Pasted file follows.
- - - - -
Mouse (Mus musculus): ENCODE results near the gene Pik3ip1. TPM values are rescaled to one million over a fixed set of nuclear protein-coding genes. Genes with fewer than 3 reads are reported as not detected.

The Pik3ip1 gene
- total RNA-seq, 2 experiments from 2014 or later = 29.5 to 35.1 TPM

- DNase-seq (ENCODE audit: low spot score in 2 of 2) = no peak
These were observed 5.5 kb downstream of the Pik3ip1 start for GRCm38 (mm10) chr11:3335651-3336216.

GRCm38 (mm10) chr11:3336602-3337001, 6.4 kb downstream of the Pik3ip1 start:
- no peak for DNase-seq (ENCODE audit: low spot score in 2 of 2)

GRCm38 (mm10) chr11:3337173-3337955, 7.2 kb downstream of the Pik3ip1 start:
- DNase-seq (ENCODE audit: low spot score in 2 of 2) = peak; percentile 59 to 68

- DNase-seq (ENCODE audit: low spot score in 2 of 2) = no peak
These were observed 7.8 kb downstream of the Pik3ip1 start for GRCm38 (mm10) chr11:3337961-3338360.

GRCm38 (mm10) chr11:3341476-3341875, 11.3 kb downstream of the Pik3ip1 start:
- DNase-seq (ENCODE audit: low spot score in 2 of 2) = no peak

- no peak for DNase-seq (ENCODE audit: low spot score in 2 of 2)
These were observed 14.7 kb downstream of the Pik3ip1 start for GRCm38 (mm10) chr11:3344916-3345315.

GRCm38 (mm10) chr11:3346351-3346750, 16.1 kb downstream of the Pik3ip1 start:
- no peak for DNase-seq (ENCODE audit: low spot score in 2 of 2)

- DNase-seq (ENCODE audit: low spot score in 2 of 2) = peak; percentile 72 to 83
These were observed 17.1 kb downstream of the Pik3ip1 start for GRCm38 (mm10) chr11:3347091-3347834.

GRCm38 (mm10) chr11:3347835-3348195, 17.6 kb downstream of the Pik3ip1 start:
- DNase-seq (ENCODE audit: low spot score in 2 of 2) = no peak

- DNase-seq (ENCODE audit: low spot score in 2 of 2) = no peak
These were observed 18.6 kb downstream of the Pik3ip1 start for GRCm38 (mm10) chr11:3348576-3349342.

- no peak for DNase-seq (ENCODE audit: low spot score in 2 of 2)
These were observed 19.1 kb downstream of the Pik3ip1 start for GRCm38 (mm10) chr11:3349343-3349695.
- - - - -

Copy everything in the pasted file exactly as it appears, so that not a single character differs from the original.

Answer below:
Mouse (Mus musculus): ENCODE results near the gene Pik3ip1. TPM values are rescaled to one million over a fixed set of nuclear protein-coding genes. Genes with fewer than 3 reads are reported as not detected.

The Pik3ip1 gene
- total RNA-seq, 2 experiments from 2014 or later = 29.5 to 35.1 TPM

- DNase-seq (ENCODE audit: low spot score in 2 of 2) = no peak
These were observed 5.5 kb downstream of the Pik3ip1 start for GRCm38 (mm10) chr11:3335651-3336216.

GRCm38 (mm10) chr11:3336602-3337001, 6.4 kb downstream of the Pik3ip1 start:
- no peak for DNase-seq (ENCODE audit: low spot score in 2 of 2)

GRCm38 (mm10) chr11:3337173-3337955, 7.2 kb downstream of the Pik3ip1 start:
- DNase-seq (ENCODE audit: low spot score in 2 of 2) = peak; percentile 59 to 68

- DNase-seq (ENCODE audit: low spot score in 2 of 2) = no peak
These were observed 7.8 kb downstream of the Pik3ip1 start for GRCm38 (mm10) chr11:3337961-3338360.

GRCm38 (mm10) chr11:3341476-3341875, 11.3 kb downstream of the Pik3ip1 start:
- DNase-seq (ENCODE audit: low spot score in 2 of 2) = no peak

- no peak for DNase-seq (ENCODE audit: low spot score in 2 of 2)
These were observed 14.7 kb downstream of the Pik3ip1 start for GRCm38 (mm10) chr11:3344916-3345315.

GRCm38 (mm10) chr11:3346351-3346750, 16.1 kb downstream of the Pik3ip1 start:
- no peak for DNase-seq (ENCODE audit: low spot score in 2 of 2)

- DNase-seq (ENCODE audit: low spot score in 2 of 2) = peak; percentile 72 to 83
These were observed 17.1 kb downstream of the Pik3ip1 start for GRCm38 (mm10) chr11:3347091-3347834.

GRCm38 (mm10) chr11:3347835-3348195, 17.6 kb downstream of the Pik3ip1 start:
- DNase-seq (ENCODE audit: low spot score in 2 of 2) = no peak

- DNase-seq (ENCODE audit: low spot score in 2 of 2) = no peak
These were observed 18.6 kb downstream of the Pik3ip1 start for GRCm38 (mm10) chr11:3348576-3349342.

- no peak for DNase-seq (ENCODE audit: low spot score in 2 of 2)
These were observed 19.1 kb downstream of the Pik3ip1 start for GRCm38 (mm10) chr11:3349343-3349695.